Two hours later, [Reaves], Rose, Coull, and Hazard arrived at the home of Patricia Chaney and William Watson in Taunton, some twenty-five miles away . . . . When Watson arrived, Rose met him in the driveway and said, “I need a favor.” [Reaves], whose face was still bloodied from the earlier blow, went to the bathroom to clean up. Rose and Watson proceeded into the parlor, at which point Rose told Watson, “I need one of your guns. All of my boys are packing and I don't have one.” . . . .
Patricia Chaney testified that [Reaves] and Coull soon joined the others in the parlor, and that all four men were in the parlor with William Watson for ten to fifteen minutes. . . . A short while later, [Chaney] saw the four men emerge from the parlor with the gun. They concealed the weapon in a plastic trash bag and left the house carrying the concealed shotgun.
Around 7 P.M. that evening, [Reaves], Rose, Coull, and Hazard returned to Magnet Park in Rose's car. Rose was driving. Hazard was in the front passenger seat with the shotgun. Coull was sitting behind the driver, and [Reaves] was sitting behind Hazard. The two in the front had bandanas pulled over their faces. The men in the back seat wore sunglasses and caps.
Many people were still outside in front of the housing development adjacent to the park, including Joseph Correia and the companions who had been with him during the confrontation earlier that afternoon. Correia was sitting on the hood of a parked car. His younger brother, Daniel Correia, was sitting on the trunk of the same car.
As Rose drove up the street toward Joseph Correia's group, gunshots rang out from the car. Two weapons were firing, one out the front driver's side window and another out the rear driver's side window. As Joseph Correia ducked behind the parked car, he was shot in the leg. Another shot hit Daniel Correia, who fell to the ground. Other shots were fired in the general direction of the housing development striking a car, a door, and windows as high as the third floor. Joseph and Daniel Correia were the only two people hit. Daniel died shortly thereafter of a single bullet wound through the heart.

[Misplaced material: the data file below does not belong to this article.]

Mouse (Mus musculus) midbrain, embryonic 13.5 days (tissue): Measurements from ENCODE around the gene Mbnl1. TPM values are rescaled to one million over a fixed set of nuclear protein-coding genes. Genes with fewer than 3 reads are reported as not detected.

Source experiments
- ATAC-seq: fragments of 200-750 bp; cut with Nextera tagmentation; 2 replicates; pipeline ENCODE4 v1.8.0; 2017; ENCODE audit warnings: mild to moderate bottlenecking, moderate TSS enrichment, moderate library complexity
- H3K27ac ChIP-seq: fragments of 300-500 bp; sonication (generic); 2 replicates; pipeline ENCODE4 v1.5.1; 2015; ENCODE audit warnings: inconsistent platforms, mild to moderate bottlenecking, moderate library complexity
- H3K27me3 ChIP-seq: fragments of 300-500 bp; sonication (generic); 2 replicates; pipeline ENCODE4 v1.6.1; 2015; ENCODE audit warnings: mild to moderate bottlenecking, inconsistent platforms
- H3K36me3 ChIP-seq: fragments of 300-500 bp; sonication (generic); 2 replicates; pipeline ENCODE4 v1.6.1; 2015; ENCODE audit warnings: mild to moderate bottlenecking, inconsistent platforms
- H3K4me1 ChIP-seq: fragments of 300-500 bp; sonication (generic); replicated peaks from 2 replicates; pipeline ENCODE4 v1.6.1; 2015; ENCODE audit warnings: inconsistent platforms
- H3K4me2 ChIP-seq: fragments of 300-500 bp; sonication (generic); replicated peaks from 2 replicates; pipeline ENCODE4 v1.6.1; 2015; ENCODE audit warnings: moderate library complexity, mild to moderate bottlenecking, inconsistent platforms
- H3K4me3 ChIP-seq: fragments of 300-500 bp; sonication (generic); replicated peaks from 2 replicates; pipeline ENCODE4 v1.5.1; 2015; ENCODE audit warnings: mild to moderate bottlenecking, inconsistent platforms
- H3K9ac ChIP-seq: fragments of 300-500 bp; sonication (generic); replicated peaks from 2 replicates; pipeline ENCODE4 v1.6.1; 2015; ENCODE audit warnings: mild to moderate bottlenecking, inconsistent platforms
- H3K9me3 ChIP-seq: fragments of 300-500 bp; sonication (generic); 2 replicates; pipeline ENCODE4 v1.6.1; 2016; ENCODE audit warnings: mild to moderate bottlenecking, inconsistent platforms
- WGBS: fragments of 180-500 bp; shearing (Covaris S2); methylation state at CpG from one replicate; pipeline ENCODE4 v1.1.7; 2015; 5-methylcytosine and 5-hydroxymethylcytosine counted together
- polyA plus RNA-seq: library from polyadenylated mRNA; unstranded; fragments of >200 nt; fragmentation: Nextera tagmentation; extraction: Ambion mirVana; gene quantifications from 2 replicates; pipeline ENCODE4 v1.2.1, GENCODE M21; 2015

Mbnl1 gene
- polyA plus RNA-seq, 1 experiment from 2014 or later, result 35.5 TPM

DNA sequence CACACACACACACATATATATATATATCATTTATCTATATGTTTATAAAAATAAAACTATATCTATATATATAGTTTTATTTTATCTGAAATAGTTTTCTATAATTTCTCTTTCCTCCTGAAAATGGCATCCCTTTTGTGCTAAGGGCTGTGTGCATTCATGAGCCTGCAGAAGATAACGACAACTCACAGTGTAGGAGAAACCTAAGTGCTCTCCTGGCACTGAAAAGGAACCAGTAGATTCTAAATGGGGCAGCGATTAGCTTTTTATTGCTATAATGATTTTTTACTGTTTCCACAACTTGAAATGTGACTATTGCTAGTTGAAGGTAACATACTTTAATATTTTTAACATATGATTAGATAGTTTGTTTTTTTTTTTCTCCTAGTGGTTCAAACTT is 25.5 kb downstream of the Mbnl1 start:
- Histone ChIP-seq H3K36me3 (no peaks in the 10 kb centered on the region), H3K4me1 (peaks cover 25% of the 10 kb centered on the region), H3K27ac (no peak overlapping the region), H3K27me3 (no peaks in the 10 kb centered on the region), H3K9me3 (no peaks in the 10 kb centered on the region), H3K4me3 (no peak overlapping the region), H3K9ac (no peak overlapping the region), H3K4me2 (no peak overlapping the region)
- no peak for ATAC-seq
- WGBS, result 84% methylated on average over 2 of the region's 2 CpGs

The car carrying the gunmen sped from the scene, but was followed by a man on a motorcycle. Specific information about the car, including its whereabouts and direction, were soon relayed to the police. As police cars came into view of Rose's vehicle, the driver in the car behind Rose saw a black object thrown out one of the passenger side windows. The witness later brought police back to the spot, where they retrieved a nine millimeter handgun. A ballistics expert opined that the bullet taken from Daniel Correia's body had been fired from that same handgun. Rose led police on a chase with speeds in excess of one hundred miles an hour, breaking through a police roadblock in Taunton. The chase ended when Rose's vehicle crashed into another car. Hazard got out of the front passenger side and attempted to flee on foot. Rose was slumped over the steering wheel. Coull had been ejected part way out the rear driver's side window. [Reaves] was in the rear passenger seat, having suffered a spinal fracture. As police came upon the accident scene immediately following the crash, an officer saw a shotgun thrown out a passenger side window. The shotgun was later identified as the one Rose had borrowed from William Watson earlier that evening.

Reaves, 434 Mass. at 384-87 (footnotes omitted). In a footnote, the SJC stated further:

[Reaves] was removed from the car by police and taken to the hospital. According to the police officer who saw him at the hospital, and according to the medical records, [Reaves] was still moving his arms at that time. He was unable to move his legs. The accident has rendered [Reaves] quadriplegic, with no ...